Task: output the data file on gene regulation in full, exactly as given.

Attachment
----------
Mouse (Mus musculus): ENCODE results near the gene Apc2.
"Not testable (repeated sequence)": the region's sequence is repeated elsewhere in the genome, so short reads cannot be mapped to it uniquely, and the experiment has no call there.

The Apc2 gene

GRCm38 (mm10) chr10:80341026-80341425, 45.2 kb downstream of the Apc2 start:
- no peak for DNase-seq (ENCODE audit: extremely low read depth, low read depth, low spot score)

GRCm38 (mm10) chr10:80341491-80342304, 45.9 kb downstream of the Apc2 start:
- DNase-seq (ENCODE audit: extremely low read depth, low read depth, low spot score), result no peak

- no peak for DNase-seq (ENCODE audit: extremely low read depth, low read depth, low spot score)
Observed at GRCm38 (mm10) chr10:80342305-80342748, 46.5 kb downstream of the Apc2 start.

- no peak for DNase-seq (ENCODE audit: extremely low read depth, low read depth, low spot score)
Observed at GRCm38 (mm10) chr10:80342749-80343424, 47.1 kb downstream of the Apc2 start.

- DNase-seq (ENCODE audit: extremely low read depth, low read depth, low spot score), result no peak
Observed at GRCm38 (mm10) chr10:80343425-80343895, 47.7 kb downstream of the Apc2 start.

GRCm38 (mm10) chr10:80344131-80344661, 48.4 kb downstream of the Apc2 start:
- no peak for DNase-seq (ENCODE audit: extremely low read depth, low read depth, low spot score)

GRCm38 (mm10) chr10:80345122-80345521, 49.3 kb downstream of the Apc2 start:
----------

Mouse (Mus musculus): ENCODE results near the gene Apc2.
"Not testable (repeated sequence)": the region's sequence is repeated elsewhere in the genome, so short reads cannot be mapped to it uniquely, and the experiment has no call there.

The Apc2 gene

GRCm38 (mm10) chr10:80341026-80341425, 45.2 kb downstream of the Apc2 start:
- no peak for DNase-seq (ENCODE audit: extremely low read depth, low read depth, low spot score)

GRCm38 (mm10) chr10:80341491-80342304, 45.9 kb downstream of the Apc2 start:
- DNase-seq (ENCODE audit: extremely low read depth, low read depth, low spot score), result no peak

- no peak for DNase-seq (ENCODE audit: extremely low read depth, low read depth, low spot score)
Observed at GRCm38 (mm10) chr10:80342305-80342748, 46.5 kb downstream of the Apc2 start.

- no peak for DNase-seq (ENCODE audit: extremely low read depth, low read depth, low spot score)
Observed at GRCm38 (mm10) chr10:80342749-80343424, 47.1 kb downstream of the Apc2 start.

- DNase-seq (ENCODE audit: extremely low read depth, low read depth, low spot score), result no peak
Observed at GRCm38 (mm10) chr10:80343425-80343895, 47.7 kb downstream of the Apc2 start.

GRCm38 (mm10) chr10:80344131-80344661, 48.4 kb downstream of the Apc2 start:
- no peak for DNase-seq (ENCODE audit: extremely low read depth, low read depth, low spot score)

GRCm38 (mm10) chr10:80345122-80345521, 49.3 kb downstream of the Apc2 start: